If Labor wins government on May 21 unionists must press for the right to strike, argues Chris White.
Fair Work Act
While essential workers kept society running through the pandemic, governments and bosses worked assiduously to undermine their pay and conditions. Federico Fuentes reports.
Attorney-General Christian Porter has made it easier for employers to take advantage of the economic crisis brought on by COVID-19, writes Lisbeth Latham.
The Sydney University branch of the National Tertiary Education Union (NTEU) held a forum on campus on June 13 to discuss how to organise to rewin the right to strike.
Professor John Buchanan, from the University of Sydney Business School, told the forum: "The current Fair Work Act (FWA), introduced by the previous Labor government, is the second worst industrial relations legislation in Australian history, after John Howard's Work Choices.
In response to the decision by the Fair Work Commission (FWC) to order Sydney train drivers to suspend their planned 24-hour strike on January 29, ACTU secretary Sally McManus declared: "The right to strike in Australia is close to being dead."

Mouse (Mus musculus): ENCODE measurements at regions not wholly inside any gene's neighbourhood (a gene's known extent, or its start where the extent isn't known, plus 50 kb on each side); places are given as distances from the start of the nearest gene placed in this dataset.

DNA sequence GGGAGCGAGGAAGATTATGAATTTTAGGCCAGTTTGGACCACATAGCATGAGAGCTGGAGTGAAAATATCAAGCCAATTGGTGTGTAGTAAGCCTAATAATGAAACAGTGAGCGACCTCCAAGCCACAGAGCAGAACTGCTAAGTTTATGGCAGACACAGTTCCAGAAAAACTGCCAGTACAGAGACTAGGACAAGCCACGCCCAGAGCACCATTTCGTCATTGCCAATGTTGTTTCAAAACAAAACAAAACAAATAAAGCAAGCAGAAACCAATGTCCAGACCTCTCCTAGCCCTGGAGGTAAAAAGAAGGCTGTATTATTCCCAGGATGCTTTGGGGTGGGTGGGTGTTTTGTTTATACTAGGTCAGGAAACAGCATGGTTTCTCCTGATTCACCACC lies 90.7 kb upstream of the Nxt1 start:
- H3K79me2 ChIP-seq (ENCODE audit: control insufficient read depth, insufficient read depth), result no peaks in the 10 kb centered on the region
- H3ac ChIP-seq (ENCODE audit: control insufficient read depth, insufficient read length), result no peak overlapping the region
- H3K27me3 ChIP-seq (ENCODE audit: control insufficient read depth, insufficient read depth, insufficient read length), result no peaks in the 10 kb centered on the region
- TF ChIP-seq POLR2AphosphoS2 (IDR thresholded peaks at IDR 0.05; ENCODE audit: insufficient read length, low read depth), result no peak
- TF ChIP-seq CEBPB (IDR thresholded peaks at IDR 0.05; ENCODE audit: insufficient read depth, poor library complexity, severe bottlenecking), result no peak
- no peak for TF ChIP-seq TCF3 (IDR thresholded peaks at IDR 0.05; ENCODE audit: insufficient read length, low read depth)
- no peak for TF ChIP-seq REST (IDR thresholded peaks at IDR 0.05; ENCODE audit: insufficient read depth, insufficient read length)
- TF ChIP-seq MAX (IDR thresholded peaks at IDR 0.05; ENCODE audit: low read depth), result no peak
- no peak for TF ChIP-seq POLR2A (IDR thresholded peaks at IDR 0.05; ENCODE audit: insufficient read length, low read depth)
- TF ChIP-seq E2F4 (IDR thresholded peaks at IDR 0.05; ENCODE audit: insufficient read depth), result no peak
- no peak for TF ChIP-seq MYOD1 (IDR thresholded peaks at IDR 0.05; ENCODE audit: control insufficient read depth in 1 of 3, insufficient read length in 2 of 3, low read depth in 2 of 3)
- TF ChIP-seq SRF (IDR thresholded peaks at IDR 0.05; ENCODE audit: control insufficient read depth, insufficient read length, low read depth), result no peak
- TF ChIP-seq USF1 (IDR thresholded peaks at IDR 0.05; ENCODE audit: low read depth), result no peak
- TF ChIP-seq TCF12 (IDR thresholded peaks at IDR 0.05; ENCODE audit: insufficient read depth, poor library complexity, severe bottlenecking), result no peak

The time has come to scrap the misnamed Fair Work Act (FWA) and introduce genuine pro-worker and pro-union industrial relations legislation in this country.
Rising pressure on federal employment minister Michaelia Cash to resign over her cover-up of the illegal actions by former Australian Building and Construction Commission (ABCC) head Nigel Hadgkiss merely underlines the fact that Australia’s industrial relations system is badly broken.
Compensation paid to 7-Eleven workers by 7-Eleven's head office has so far reached $110 million — an average of $39,000 for each of the 2832 claims by workers who were underpaid by franchisees.
The payout is much greater than fines that could be imposed under existing laws, raising questions about whether the federal government's proposed law to protect vulnerable workers will go far enough in holding similar conduct to account.
The Australian Building and Construction Commission (ABCC) and Registered Organisations bills passed in the House of Representatives on October 18. These bills, first introduced by the Tony Abbott government in 2013, were twice rejected by the Senate, triggering the double dissolution election earlier this year.
This is the latest attempt to extend the John Howard era’s union busting agenda. The ABCC was first established by the Howard government in 2005, targeting the militant unions that covered workers in the construction industry. It was opposed by the union movement.